South Korea’s weak 2030 target could add to short-term surplus in ETS, analysts say

Published 10:35 on July 28, 2015  /  Last updated at 10:35 on July 28, 2015  /  Asia Pacific, South Korea  /  No Comments

South Korea could add as many as 123 million extra CO2 allowances to its emissions trading scheme for the 2015-2017 period as a result of the low ambition in its INDC, analysts at Thomson Reuters Point Carbon said.

South Korea could add as many as 123 million extra CO2 allowances to its emissions trading scheme for the 2015-2017 period as a result of the low ambition in its INDC, analysts at Thomson Reuters Point Carbon said.

The permit allocation until the end of the decade is based on South Korea’s target of keeping 2020 emissions 30% below BAU levels.

But in its INDC, which it submitted to the UN last month, South Korea said it would adjust its climate policy after the 2030 target had been formally agreed in Paris in December.

By 2030, it will reduce its emissions to 37% below BAU levels, but about a third of the cuts will come from the international carbon market.

According to Point Carbon analysts, if you draw a linear reduction path from now to 2030, South Korea’s 2020 emissions would be 15.7% below BAU levels, not 30%.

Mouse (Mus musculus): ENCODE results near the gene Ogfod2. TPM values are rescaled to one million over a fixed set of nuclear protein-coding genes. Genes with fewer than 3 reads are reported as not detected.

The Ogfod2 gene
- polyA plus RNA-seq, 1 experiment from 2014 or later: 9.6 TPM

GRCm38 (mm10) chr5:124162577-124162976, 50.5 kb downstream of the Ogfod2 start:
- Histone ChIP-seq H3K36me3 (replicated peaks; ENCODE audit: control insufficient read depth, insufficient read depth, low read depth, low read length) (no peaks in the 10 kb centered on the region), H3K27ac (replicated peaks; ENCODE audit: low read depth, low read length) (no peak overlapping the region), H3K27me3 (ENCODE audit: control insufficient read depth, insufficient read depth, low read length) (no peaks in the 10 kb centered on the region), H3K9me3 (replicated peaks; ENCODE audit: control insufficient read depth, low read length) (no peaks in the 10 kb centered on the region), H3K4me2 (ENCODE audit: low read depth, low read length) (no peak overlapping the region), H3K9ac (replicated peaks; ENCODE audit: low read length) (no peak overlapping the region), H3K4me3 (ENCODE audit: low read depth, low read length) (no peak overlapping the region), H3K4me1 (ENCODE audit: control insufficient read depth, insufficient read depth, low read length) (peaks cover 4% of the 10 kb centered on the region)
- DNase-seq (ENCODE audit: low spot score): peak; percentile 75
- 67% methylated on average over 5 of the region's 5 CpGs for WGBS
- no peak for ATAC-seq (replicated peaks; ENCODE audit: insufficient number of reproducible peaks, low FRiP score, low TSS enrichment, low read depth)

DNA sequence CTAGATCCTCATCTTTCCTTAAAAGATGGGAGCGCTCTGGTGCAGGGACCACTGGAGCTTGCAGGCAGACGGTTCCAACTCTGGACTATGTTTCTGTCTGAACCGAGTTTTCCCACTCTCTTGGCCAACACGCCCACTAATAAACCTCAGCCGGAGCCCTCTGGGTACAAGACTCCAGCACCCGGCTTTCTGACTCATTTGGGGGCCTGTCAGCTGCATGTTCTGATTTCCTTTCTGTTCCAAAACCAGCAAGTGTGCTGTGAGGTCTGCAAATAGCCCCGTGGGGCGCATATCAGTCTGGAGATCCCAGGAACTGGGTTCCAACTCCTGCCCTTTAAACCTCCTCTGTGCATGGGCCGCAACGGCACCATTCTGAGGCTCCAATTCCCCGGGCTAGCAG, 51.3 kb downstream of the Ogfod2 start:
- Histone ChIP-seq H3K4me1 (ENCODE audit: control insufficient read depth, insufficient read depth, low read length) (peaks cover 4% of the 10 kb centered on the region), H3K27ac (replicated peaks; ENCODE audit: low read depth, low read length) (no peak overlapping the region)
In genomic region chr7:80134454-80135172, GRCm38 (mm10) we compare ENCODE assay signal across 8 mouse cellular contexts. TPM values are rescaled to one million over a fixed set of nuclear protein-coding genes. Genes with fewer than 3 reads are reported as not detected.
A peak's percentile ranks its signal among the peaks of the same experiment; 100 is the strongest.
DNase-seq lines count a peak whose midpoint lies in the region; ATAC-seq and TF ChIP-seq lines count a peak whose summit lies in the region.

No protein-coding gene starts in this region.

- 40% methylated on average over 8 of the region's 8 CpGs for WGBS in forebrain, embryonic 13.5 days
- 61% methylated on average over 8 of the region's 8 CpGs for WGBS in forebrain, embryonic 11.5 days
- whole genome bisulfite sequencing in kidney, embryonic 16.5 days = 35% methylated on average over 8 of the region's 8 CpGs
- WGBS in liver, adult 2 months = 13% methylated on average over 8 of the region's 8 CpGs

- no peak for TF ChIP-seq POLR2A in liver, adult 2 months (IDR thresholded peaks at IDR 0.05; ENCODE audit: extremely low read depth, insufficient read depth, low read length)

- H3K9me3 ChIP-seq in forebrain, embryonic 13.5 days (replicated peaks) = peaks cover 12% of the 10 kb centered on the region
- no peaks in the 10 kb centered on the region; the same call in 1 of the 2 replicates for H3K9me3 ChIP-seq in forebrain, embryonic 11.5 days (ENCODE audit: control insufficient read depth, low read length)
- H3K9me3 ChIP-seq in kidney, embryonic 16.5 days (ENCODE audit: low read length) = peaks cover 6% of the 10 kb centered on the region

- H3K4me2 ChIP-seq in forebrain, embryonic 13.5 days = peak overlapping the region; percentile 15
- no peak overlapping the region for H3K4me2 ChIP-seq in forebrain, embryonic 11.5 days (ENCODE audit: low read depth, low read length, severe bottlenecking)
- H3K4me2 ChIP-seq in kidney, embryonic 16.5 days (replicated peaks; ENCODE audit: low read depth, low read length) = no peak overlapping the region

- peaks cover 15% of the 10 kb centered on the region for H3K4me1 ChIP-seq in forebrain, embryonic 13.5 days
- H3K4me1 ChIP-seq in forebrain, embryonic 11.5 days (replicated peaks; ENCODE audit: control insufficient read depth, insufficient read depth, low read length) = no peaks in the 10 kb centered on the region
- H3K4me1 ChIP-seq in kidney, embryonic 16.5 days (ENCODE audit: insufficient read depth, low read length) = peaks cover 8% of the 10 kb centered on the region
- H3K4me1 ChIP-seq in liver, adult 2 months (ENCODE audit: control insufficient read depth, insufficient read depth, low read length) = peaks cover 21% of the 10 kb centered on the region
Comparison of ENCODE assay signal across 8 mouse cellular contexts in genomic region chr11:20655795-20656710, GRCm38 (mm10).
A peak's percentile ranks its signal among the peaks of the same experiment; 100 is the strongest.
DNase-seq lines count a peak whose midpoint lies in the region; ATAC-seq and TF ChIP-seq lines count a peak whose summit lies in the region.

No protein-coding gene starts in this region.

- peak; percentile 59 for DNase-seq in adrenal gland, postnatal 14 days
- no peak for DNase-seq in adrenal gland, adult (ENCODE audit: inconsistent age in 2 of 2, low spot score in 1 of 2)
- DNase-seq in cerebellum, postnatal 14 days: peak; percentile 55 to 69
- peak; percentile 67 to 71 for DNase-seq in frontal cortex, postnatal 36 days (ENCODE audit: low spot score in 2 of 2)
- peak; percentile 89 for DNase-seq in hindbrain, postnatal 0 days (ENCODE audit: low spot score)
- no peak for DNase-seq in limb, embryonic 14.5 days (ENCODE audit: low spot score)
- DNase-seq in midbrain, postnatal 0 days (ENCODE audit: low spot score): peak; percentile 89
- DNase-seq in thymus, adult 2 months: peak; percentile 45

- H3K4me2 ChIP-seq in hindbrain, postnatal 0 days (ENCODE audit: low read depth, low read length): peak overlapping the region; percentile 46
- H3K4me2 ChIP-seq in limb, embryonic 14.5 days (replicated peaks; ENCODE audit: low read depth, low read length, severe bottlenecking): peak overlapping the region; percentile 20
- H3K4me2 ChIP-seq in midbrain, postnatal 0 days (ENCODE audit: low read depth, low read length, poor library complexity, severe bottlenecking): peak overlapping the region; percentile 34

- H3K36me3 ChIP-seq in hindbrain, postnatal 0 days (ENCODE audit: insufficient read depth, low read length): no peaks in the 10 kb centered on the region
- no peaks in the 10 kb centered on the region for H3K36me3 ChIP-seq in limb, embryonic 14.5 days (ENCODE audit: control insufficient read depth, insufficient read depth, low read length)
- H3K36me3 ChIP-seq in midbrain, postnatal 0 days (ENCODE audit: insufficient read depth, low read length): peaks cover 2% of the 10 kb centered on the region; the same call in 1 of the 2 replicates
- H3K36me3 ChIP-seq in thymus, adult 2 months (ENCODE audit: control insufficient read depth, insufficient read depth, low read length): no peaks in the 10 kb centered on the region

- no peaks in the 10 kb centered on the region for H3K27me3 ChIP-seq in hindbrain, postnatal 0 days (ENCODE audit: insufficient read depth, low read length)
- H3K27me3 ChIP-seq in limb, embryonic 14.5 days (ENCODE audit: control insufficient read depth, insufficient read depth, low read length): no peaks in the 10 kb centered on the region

“If the government revises the allocation decision for the first trading period of the ETS in consideration of the 2030 target, we estimate the cap for the first trading period will be 1,810 Mt and 123 Mt of allowances will need to be added on the current allocation level,” the analysts said in a report seen by Carbon Pulse.

That would make the surplus for the first three years of the scheme balloon to 146 million allowances, they said.

The power sector would be short 186 million tonnes over the period, but that would be dwarfed by industrial emitters and others amassing 332 million surplus permits.

Under the revised scenario, the ETS would be overall short for a single year for the first time in 2019, but glut from previous years would mean the market would still be long at the end of 2020.

The government has not specified which changes it will consider making after the Paris summit, and it may well stick to its current goal for 2020. But adding allowances would be tempting as several industrial lobby groups are currently suing the government, claiming they have received around 10% fewer allowances than they need.

Despite most analysts saying the Korean ETS is long, not a single allowance has traded since January due to a complete lack of supply as industrials have stayed away from the market.

By Stian Reklev – stian@carbon-pulse.com

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